The Audi A3 sedan might sound ordinary but nothing could be further from the truth. The car that brings the German automobile maker into the world’s largest market segment – the compact sedan – is replete with features found normally only in luxury vehicles. It is, indeed, a premium compact sedan.

The third model in the A3 line-up initially comes Down Under with a choice of three engines – two petrol and one diesel, all turbocharged – developed to give the cars class leading fuel economy.

However, being Audis, the vehicles also aim to present a sporty performance backed by looks that are designed to make them stand out from the compact sedan crowd.

Two specification levels – Attraction and Ambition – offer generous features, owners can option up their vehicles with Audi packages including advanced driver assistance systems, the latest in in-car infotainment, including MMI navigation plus with a touch-wheel and 5.8-inch monitor and high-end Bang and Olufsen  audio.

For example, our test vehicle, a 1.4-litre TFSI petrol model, included a Style Package which added xenon plus headlamps and daytime running lights, sports suspension and 18-inch alloy wheels; plus a Technik Package consisting of MMI navigation plus, pop-up screen with rear-view camera and park assist, and Audi sound – well worth the $5000 premium on the $39,800 recommended retail price.
The engines range in capacity from 1.4-litre to 1.8-litre petrol power plants, with a 2.0-litre diesel unit completing the picture. All are mated with Audi’s seven-speed dual clutch S tronic automatic transmission.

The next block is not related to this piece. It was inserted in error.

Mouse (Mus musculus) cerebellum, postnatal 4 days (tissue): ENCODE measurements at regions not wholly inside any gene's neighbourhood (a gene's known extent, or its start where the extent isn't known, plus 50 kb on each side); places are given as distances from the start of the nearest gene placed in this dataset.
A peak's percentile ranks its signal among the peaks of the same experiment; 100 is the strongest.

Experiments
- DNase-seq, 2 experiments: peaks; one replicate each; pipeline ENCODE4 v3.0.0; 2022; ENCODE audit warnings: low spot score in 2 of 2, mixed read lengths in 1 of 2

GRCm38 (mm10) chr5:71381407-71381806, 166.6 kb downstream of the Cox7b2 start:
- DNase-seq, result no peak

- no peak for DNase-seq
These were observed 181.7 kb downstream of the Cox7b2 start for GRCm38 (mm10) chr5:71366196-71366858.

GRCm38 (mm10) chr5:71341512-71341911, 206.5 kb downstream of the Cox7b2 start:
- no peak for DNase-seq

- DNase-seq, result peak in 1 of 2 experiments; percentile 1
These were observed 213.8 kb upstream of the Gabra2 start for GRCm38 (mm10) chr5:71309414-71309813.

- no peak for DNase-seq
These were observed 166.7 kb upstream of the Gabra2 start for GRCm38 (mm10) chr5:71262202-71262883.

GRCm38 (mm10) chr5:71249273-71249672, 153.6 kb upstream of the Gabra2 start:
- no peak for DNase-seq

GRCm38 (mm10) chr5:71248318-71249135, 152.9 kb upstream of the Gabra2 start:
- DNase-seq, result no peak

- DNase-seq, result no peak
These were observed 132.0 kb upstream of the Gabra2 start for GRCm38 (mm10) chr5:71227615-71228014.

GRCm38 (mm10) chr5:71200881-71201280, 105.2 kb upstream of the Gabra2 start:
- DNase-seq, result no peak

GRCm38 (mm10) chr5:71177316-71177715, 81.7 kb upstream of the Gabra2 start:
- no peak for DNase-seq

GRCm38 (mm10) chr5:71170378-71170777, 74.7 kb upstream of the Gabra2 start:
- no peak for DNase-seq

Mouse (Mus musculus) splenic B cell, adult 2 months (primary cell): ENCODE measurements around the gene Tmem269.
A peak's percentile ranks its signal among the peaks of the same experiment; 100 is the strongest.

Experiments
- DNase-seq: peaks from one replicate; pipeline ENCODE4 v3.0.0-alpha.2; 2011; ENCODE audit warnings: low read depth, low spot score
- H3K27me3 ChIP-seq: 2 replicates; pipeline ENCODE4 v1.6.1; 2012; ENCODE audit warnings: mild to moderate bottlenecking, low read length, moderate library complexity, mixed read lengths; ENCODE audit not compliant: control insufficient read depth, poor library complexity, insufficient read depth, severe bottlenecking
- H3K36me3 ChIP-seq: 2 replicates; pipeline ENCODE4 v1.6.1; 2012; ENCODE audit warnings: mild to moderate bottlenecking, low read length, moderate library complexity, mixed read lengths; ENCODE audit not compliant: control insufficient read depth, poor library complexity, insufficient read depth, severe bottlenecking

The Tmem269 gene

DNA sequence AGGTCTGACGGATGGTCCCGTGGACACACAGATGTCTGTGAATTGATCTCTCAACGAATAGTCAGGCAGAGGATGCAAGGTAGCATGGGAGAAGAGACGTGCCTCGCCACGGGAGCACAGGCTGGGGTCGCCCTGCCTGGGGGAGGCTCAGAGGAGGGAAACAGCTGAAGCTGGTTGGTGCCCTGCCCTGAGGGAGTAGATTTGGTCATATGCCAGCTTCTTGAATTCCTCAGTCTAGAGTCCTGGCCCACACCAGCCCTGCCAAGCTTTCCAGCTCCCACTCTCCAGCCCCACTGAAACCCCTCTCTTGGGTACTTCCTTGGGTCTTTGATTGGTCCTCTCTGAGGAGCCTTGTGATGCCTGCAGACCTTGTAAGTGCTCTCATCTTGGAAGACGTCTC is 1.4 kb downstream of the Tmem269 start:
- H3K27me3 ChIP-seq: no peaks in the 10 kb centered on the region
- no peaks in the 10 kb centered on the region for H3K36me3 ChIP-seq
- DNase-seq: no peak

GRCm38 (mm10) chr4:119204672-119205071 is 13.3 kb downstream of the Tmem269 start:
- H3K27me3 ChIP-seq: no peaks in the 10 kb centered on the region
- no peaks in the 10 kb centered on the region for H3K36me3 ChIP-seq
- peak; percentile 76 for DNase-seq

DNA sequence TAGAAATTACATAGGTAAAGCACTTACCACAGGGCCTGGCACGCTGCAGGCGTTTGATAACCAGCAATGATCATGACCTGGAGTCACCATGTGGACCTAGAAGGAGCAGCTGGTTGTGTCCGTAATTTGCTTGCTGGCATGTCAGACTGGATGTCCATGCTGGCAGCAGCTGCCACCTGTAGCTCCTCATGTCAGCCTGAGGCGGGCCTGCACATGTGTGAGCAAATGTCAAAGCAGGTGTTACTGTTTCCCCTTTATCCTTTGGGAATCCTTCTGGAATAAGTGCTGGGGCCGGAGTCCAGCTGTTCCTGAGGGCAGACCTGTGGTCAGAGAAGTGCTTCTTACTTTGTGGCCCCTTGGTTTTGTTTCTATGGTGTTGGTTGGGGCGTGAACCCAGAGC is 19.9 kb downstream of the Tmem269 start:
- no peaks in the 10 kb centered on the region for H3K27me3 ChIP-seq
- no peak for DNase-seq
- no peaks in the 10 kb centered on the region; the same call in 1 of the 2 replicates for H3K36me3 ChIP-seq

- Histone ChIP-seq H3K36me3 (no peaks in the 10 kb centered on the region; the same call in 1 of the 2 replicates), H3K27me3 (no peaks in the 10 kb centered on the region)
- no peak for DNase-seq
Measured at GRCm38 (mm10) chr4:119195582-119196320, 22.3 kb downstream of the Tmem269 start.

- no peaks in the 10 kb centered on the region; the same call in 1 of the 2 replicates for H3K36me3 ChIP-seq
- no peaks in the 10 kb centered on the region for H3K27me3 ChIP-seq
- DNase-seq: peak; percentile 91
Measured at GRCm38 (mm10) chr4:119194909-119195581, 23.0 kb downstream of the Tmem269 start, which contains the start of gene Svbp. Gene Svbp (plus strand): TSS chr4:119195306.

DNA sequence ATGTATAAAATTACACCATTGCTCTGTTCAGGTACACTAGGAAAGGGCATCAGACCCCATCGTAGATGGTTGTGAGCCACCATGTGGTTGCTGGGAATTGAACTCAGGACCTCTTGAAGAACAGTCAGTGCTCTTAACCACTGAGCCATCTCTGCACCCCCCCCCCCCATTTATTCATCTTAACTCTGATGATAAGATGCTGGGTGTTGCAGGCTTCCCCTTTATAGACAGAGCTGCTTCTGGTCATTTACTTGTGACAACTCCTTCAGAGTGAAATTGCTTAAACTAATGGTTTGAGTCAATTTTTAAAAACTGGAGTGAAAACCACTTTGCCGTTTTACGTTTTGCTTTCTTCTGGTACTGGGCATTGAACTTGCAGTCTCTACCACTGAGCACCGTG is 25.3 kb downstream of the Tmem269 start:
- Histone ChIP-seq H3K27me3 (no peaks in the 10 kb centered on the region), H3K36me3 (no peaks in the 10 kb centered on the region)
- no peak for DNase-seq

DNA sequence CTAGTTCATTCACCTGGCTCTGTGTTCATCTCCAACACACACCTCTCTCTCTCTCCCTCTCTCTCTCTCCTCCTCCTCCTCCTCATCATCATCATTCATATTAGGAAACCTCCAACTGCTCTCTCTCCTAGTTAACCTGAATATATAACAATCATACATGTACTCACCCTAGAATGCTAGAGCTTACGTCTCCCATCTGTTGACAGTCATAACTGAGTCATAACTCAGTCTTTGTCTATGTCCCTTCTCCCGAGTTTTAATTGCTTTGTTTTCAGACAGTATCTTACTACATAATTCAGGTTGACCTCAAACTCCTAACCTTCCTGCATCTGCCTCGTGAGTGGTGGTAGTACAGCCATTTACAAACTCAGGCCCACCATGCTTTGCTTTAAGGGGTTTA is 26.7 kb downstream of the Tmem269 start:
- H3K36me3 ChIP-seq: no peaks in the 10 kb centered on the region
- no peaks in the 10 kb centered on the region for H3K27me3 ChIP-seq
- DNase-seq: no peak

A feature of the test vehicle was the cylinder-on-demand system which cuts out two cylinders at loads to achieve even better fuel economy without punishing performance.

The single-frame radiator grille gives the A3 Sedan a customary Audi introduction, large air inlets emphasise the width of the vehicle, while the flat roofline conveys the sense of a sleek coupe in profile. Optional LED headlamps and daytime running lights, plus LEDs at the rear, were added attractions on the test vehicle.

A spacious interior is complemented by generous boot capacity of 425 litres, extendable for large objects by folding the rear seat backs. A net, hooked to floor-mounted rings, keeps cargo in its place.

European elegance greets driver and passengers on entering the cabin. Quality fittings and fixtures, including leather upholstery, are a feature, while a well thought-out instrument display and control layout put the driver instantly at ease.
The driver enjoys the benefit of information conveyed via a 3.5-inch screen on the dash directly behind the steering wheel. Displayed are important pieces of information and advice on fuel efficient driving, as well as alerts on recommended rests.

The entire Audi automotive infotainment range has been brought to bear on the A3 sedan giving it a leading position in the segment. Central to this is a 5.8-inch power pop-up screen atop the central dashboard, which together with the Audi MMI navigation plus, an option in the test car, projects a wide range of information and gives the driver the ability to programme vehicle systems via a control wheel on the centre console to suit their demands.

The system runs an internal flash memory drive, DVD, eight-speaker radio, music and Bluetooth interface, while word recognition has the driver navigating, making phone calls or playing music simply by word of mouth.

In frontal collisions passive safety is taken care of by cross and side members distributing forces away from the passenger shell, while crumple zones around the vehicle absorb forces. From the side, sills and B-pillars offer protection and in a rear-ender, once again, cross members spread the danger outwards.

Avoiding accidents is aided by a suite of state-of-the-art systems, including electronic stability control, anti-skid brakes with emergency braking and traction control. Package options include adaptive cruise control, lane departure warning and side assist.